A roundup of today’s big stories in hyperlocal publishing, marketing, commerce, and technology…
Groupon Sells Controlling Stake in Korean Site Ticket Monster for $360 Million (Recode)
A year ago, Groupon acquired Korean deals site Ticket Monster from its competitor LivingSocial for $260 million in cash and stock. On Monday, Groupon announced it was selling a 46 percent stake in Ticket Monster, or TMON, for $360 million to private equity firm KKR.
MyTime Raises $9.25M More to Push Into Back-Office Software (Street Fight)
MyTime, a startup that lets you book services online, is announcing a new $9.25 million round of financing, led by Khosla Ventures’ Keith Rabois and Mark Suster of UpFront ventures. More importantly, the company is announcing a deeper push into back-office software — a move that could put the company into competition with Booker, MindBody and others.
Verve Mobile Taps Acxiom’s Stirratt as CEO (MediaPost)
Former Acxiom Chief Revenue Officer Nada Stirratt is joining location-based mobile ad network Verve Mobile as CEO. Prior to Acxiom, she was the chief revenue officer of MySpace, and previously served as executive vice president-digital advertising at MTV Networks, and held senior roles at Advertising.com and Moviefone.
3 Principles Every Early Stage Startup Needs to Know (Street Fight)
Nick Hughes: There are three things any startup needs to think about as they bring together their team and begin to build out a first version of their product or service. The very first thing you must think about is your team – whom should or should not be on it. Get it right or pay the price later.
‘Mobilegeddon’ Could Be Bad News for 40% of Top Websites (USA Today)
In an analysis of mobile aptitude, many brand’s websites’ passed the test — and many didn’t. Companies that need to update their sites quickly included restaurant chains California Pizza Kitchen and Coco’s, fashion icon Versace, candy manufacturer Sees and European airline Ryanair.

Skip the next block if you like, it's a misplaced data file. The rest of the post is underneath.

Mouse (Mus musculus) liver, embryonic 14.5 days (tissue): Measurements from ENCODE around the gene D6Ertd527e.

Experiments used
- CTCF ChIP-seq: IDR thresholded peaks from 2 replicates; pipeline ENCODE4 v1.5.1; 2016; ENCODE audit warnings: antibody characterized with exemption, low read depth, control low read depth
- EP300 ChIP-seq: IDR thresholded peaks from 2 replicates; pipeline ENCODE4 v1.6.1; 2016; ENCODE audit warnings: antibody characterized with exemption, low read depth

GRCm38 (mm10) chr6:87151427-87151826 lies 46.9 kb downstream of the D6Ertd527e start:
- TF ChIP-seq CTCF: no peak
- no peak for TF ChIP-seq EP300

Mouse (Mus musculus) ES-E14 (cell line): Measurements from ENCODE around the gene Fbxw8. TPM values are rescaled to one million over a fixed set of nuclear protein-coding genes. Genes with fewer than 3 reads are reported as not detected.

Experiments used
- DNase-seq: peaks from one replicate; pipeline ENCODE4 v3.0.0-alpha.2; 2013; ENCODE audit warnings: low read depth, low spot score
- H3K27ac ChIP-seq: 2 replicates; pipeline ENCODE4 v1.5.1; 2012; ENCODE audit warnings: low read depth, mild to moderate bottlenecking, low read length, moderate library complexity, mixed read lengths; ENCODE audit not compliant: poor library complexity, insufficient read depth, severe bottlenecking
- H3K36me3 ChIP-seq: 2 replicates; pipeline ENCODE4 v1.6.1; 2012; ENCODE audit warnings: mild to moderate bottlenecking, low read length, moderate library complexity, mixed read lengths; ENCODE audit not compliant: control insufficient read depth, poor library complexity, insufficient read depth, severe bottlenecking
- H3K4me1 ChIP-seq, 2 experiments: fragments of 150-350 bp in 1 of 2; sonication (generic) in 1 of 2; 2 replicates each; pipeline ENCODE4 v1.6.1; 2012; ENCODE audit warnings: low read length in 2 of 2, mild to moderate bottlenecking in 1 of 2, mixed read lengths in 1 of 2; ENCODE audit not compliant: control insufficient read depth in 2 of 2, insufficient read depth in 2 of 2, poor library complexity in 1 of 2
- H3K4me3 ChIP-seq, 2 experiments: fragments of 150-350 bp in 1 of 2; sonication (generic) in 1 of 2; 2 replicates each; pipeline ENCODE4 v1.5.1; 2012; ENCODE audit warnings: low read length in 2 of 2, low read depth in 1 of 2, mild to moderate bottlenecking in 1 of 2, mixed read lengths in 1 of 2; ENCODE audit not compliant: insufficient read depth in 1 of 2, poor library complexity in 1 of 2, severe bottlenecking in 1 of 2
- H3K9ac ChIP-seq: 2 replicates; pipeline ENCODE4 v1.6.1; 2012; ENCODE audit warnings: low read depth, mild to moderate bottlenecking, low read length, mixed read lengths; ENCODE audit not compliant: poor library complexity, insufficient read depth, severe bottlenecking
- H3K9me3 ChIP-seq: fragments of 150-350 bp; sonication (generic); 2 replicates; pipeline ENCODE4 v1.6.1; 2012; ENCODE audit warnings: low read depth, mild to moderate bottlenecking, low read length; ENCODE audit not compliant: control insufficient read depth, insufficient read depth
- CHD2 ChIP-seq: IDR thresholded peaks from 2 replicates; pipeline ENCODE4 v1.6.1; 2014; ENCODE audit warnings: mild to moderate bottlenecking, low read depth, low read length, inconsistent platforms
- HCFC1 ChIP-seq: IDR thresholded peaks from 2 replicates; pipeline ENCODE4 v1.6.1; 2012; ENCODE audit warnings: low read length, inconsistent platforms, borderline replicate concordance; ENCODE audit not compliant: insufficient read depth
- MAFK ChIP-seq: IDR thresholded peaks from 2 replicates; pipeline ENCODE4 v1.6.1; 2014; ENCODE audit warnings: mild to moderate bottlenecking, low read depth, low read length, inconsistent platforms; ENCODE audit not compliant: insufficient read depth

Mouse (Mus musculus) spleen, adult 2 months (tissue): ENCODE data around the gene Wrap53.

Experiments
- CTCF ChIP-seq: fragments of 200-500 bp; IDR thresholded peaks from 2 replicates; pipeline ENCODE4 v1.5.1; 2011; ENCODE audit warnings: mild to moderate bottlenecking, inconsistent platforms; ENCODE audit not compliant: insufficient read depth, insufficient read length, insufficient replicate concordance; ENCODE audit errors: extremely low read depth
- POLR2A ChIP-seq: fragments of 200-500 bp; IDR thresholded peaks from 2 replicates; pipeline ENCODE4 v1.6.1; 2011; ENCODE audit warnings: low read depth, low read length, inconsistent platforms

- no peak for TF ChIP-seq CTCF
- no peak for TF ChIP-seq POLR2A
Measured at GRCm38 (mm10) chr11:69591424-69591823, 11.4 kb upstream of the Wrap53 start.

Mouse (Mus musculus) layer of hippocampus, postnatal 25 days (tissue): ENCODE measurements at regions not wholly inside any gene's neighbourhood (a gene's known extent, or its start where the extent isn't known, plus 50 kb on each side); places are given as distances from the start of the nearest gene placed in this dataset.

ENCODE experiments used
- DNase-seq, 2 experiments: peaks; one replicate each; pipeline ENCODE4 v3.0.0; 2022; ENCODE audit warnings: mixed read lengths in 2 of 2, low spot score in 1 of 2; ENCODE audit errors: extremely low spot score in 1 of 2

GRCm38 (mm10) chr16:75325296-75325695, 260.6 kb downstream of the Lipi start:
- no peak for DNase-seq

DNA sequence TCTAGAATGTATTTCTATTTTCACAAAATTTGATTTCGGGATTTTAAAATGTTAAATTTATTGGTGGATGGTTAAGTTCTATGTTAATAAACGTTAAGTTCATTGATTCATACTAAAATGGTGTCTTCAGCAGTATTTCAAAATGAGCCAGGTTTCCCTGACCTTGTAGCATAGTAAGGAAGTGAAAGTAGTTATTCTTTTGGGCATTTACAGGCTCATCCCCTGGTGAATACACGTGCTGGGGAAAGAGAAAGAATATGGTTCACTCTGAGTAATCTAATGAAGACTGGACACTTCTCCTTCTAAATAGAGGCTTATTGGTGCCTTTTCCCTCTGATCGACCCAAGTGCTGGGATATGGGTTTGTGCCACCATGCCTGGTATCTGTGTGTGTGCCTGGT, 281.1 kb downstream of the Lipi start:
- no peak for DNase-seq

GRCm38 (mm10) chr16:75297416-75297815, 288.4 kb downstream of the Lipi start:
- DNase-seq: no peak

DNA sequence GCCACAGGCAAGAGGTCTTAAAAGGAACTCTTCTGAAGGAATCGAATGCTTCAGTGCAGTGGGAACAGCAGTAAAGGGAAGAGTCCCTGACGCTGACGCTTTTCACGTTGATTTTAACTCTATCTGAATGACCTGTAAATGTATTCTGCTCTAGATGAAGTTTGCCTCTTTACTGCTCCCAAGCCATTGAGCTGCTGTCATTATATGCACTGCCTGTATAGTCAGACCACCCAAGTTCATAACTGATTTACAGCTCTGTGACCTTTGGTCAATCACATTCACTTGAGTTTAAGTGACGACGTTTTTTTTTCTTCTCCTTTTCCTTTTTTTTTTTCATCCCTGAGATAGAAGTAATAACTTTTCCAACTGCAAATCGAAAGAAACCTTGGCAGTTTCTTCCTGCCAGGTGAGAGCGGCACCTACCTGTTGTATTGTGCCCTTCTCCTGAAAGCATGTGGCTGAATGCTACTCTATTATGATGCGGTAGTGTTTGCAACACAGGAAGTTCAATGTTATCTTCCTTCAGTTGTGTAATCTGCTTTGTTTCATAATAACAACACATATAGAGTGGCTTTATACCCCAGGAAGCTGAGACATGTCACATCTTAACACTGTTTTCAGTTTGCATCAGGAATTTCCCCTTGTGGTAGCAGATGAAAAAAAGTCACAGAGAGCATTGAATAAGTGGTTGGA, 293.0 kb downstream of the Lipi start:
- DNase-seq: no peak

Starbucks’ Experimental Bent Boosted by Loyal Following on Mobile (Mobile Marketer)
Starbucks’ view of mobile as the future of retail, not just marketing, has earned it both users’ trust and the freedom to test new features, auguring well for its continuation as a dominant brand. Mastering payments on smartphones with unrivaled panache and penetration, the coffee retailer’s mobile application now averages more than 6 million weekly transactions.
Uber Adds a Low-Tech Twist to Its Modern Business Model in India (New York Times)
Uber, the app-based car service that made its name matching technology with luxury, is trying to expand its ultramodern business model from cars to Delhi’s auto rickshaws, which are the definition of retrograde. The company is trying, at least, for a new emphasis on niceties that have rarely been part of the auto rickshaw experience.
Chip-Card Rollout Has Banks, Retailers Scrambling (Wall Street Journal)
Some 575 million of the new cards—representing about three-quarters of U.S. credit cards and about 40% of debit cards—are expected to be in the wallets of American consumers by year-end, making it the biggest rollout of new cards in decades. But many large retailers so far have not upgraded their payment terminals to accept the new plastic.
YC-Backed Rickshaw Provides an API for Local Deliveries (TechCrunch)
Why should on-demand services reinvent the wheel if the delivery and routing part of the service isn’t a part of your core competency? That’s the thinking behind Y Combinator-backed Rickshaw, which hopes to enable companies to outsource the logistics layer of the local delivery process.